Paul Duffus: Wolf Alice get a couple of things very right here. Firstly, the line “You’re a dodgy fucker as well!” is a decent way to end a chorus. Swearing is good and more bands should consider it as a way of adding caffeine to their lyrics. Personally I wouldn’t have ended the line with “as well”, which is weak. After “fucker”, maybe go for a c-bomb to finish things off with a bang. Just stick the second person personal pronoun in before it to make up the syllables, and boom: We have Rock! It doesn’t need to make sense. Secondly, the video is great. You get to see the band getting killed over and over again, which is also something many other bands should consider in their promos. It offers a bit of catharsis if the song is especially bad, which, well, this kind of is. Sort of grungy, poppy, rocky, there’s a kerrannngg from the guitar about 30 seconds in, which you hope is going to signal all kinds of groin-pumping heaviness, but turns out to be only a passing thought. Any awesomeness hinted at by the video and that one moment of axe-gasm never materialises. [5/10]
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Timothy Gabriele: Say what you will about Wham’s “Freedom” and its partial response, George Michael’s “Freedom ‘90”, but both could have only arose as a result of their time. The former, a series of bright stomping synth chords arguing against a woman’s autonomy that they somehow fashioned into a music video crying for democracy to break loose in Communist China (sadly it didn’t work, but it can be argued that China did instead “Make It Big”). The latter, a series of house vamps and slinky R&B riffs whose lyrics seem to be a rejection of music’s reliance on image that Michael somehow fashioned into an iconographic music video full of naked supermodels lip-synching the tune. !!!’s “Freedom! ‘15” could have come about from any number of recent eras. The thing that distinguishes it the most from straight-up West End/late era Prelude disco is some raw distortion. Perhaps the video’s silly but fun combo of web 1.0 and mobile ’15 technology is an attempt to rectify that.
John M. Tryneski: So I admit to never having heard the Lone Bellow before this, but that’s probably a good thing for the band because there was so much here to sucker me into being a fan. The achy pedal steel, the sweetly sad lyrics, the building beat that makes it perfect driving song—it’s got everything I need from a country song. The fact that the song was apparently and ode to songwriter Zach Williams mother-in-law ups the ante even further. And, to top things off, the video is perfectly suited to its material. Shot in Lafayette, Georgia and starring a well-utilized Virginia Madsen, it does an impressive job of capturing small-town isolation. Madsen’s expressiveness also impressively conveys the constant weight of life’s daily grind heard in Williams’ lyrics. Tomorrow I’ll check out the Lone Bellow’s other songs with fingers crossed, but for right now I’m happy to just enjoy this little slice of something wonderful. [8/10]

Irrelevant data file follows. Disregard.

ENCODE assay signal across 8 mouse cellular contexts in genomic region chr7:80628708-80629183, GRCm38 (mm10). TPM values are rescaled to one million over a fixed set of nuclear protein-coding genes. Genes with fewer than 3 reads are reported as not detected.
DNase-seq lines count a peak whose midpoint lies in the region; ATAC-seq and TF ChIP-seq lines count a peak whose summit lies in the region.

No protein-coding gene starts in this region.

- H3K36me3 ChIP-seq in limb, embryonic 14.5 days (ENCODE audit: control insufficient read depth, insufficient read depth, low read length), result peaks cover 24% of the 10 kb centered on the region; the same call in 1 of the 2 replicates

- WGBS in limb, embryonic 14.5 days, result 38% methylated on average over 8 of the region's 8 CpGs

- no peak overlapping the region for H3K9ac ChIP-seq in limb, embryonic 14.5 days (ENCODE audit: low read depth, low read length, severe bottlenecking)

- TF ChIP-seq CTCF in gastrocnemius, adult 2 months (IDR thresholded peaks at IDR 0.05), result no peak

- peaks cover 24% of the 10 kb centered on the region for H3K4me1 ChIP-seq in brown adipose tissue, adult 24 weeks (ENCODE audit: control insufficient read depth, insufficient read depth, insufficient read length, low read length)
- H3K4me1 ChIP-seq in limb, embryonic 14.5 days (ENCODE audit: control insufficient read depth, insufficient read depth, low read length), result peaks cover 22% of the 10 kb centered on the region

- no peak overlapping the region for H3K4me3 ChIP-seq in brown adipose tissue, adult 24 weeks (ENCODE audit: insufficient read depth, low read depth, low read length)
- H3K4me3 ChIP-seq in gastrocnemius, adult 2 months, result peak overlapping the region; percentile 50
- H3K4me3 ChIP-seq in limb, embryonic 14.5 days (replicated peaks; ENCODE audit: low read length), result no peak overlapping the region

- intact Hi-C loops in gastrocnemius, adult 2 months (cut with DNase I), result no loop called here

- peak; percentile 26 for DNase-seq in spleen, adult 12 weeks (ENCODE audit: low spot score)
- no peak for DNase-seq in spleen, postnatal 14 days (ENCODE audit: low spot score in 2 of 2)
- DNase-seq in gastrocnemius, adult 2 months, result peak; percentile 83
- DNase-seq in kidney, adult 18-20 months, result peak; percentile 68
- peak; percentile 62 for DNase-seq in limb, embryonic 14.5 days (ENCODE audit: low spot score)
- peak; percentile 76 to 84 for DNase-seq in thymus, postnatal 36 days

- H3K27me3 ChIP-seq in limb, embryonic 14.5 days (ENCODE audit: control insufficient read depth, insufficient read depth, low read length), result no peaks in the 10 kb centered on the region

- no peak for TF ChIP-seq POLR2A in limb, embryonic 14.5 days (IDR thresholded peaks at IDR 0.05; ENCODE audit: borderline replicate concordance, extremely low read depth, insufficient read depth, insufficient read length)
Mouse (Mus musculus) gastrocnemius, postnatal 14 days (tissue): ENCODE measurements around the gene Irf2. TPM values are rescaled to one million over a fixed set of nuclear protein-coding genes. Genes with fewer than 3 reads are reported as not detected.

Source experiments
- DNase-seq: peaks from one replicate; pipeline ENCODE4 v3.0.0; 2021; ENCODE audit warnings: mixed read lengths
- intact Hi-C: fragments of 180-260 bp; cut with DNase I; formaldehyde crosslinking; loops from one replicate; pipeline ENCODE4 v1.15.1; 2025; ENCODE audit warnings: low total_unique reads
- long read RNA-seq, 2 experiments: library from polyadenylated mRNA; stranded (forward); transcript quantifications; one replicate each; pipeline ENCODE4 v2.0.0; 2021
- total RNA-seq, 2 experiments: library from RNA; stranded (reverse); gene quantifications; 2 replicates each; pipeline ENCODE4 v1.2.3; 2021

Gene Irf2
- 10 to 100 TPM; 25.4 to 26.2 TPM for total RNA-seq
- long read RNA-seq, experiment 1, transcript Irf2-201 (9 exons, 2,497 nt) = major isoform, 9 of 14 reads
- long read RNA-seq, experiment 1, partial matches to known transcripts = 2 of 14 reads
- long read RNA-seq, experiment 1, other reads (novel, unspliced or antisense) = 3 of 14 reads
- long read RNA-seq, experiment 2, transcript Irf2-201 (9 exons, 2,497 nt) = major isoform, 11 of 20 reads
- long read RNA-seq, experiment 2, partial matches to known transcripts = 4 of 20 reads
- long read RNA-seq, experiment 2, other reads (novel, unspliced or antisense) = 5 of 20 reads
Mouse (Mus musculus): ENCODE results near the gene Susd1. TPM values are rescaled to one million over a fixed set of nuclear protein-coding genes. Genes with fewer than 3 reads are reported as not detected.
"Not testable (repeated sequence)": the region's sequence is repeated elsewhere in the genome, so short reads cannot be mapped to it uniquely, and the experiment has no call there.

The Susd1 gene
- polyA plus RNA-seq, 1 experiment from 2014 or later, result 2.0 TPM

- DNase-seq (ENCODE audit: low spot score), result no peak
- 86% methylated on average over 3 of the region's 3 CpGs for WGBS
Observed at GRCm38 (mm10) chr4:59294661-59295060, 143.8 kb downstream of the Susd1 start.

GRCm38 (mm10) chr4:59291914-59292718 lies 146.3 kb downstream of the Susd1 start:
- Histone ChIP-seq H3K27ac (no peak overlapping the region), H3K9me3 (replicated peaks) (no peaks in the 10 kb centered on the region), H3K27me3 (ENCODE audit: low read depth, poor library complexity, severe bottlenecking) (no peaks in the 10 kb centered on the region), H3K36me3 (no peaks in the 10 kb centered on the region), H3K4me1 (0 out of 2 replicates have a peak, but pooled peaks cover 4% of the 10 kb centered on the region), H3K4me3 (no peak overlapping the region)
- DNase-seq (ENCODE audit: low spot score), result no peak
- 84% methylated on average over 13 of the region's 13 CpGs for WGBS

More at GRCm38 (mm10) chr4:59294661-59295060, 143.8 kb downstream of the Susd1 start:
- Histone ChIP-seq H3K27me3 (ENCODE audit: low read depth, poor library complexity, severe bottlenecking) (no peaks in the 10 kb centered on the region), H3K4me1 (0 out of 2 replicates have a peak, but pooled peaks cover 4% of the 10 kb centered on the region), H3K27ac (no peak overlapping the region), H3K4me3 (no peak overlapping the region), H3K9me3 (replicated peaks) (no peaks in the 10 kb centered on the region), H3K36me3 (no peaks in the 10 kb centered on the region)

John M. Tryneski: I finally caught Courtney Barnett live at the Pitchfork Music Festival last month and it changed the way I saw her music. On record she generally sounds like a singer-songwriter at heart with a solid, if unspectacular, backing band. Live, the band comes alive, as does Barnett, with both taking pretty big (and often successful) swings at the fences of squalling rock ‘n’ roll grandeur erected by Cobain and Company. So I was a little disappointed that the “live” music video for “Nobody Really Cares If You Don’t Go to the Party” was a relatively sedate lip-synced run-through of the song on the London streets that captured none of group’s ragged charm. The song itself is probably the most straightforward rock track on Sometimes I Sit and Think and Sometimes I Just Sit but that’s by no means a problem, given its unshakable hook and universally-relatable chorus. So even while it can’t reach the lofty heights of “Depreston” and the video could be so much more, “Nobody Cares” is still an awfully solid third single from an album with all sorts of legs. [7/10]
Having traded in her conventional singer-songwriter fare for something a little more adventurous, Los Angeles based/Oklahoma raised Sunday Lane has been slowly unveiling her modest makeover this year in anticipation of her upcoming new EP Future Tense(s). Her arrangements now have more variety, embracing electronic sounds more, but her biggest step forward so far is her new single “Go”, which dives headfirst into sparkling electropop. And as it turns out, it’s a perfect fit.
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